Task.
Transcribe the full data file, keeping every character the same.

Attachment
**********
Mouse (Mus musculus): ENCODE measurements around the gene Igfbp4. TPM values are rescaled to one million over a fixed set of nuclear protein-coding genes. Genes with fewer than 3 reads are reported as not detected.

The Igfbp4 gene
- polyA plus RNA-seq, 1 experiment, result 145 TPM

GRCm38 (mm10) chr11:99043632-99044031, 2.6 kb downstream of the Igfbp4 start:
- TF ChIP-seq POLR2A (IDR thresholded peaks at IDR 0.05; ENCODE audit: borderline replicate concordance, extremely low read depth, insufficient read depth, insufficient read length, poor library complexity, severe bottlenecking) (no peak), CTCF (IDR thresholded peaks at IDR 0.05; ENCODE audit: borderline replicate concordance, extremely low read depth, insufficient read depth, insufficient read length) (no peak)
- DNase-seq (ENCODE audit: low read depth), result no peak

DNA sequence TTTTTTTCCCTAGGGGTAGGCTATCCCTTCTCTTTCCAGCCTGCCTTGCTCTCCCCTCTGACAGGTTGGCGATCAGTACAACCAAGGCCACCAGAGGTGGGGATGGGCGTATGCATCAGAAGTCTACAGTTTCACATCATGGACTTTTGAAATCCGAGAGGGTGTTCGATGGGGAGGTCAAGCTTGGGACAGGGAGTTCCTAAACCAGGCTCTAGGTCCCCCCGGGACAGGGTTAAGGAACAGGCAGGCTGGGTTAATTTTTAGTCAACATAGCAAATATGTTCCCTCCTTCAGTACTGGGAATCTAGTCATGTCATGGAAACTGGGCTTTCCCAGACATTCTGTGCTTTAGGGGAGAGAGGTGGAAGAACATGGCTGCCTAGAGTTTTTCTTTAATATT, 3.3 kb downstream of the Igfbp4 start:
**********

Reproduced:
Mouse (Mus musculus): ENCODE measurements around the gene Igfbp4. TPM values are rescaled to one million over a fixed set of nuclear protein-coding genes. Genes with fewer than 3 reads are reported as not detected.

The Igfbp4 gene
- polyA plus RNA-seq, 1 experiment, result 145 TPM

GRCm38 (mm10) chr11:99043632-99044031, 2.6 kb downstream of the Igfbp4 start:
- TF ChIP-seq POLR2A (IDR thresholded peaks at IDR 0.05; ENCODE audit: borderline replicate concordance, extremely low read depth, insufficient read depth, insufficient read length, poor library complexity, severe bottlenecking) (no peak), CTCF (IDR thresholded peaks at IDR 0.05; ENCODE audit: borderline replicate concordance, extremely low read depth, insufficient read depth, insufficient read length) (no peak)
- DNase-seq (ENCODE audit: low read depth), result no peak

DNA sequence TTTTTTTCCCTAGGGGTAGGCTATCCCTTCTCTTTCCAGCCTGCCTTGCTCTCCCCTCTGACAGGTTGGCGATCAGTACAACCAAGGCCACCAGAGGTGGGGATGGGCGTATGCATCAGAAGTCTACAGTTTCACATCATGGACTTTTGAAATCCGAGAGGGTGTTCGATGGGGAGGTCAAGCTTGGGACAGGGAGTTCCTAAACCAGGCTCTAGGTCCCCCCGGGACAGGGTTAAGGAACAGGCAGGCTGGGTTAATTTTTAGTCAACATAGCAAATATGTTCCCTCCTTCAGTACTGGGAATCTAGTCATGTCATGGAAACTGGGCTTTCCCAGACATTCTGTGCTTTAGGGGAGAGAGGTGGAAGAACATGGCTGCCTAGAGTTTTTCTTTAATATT, 3.3 kb downstream of the Igfbp4 start: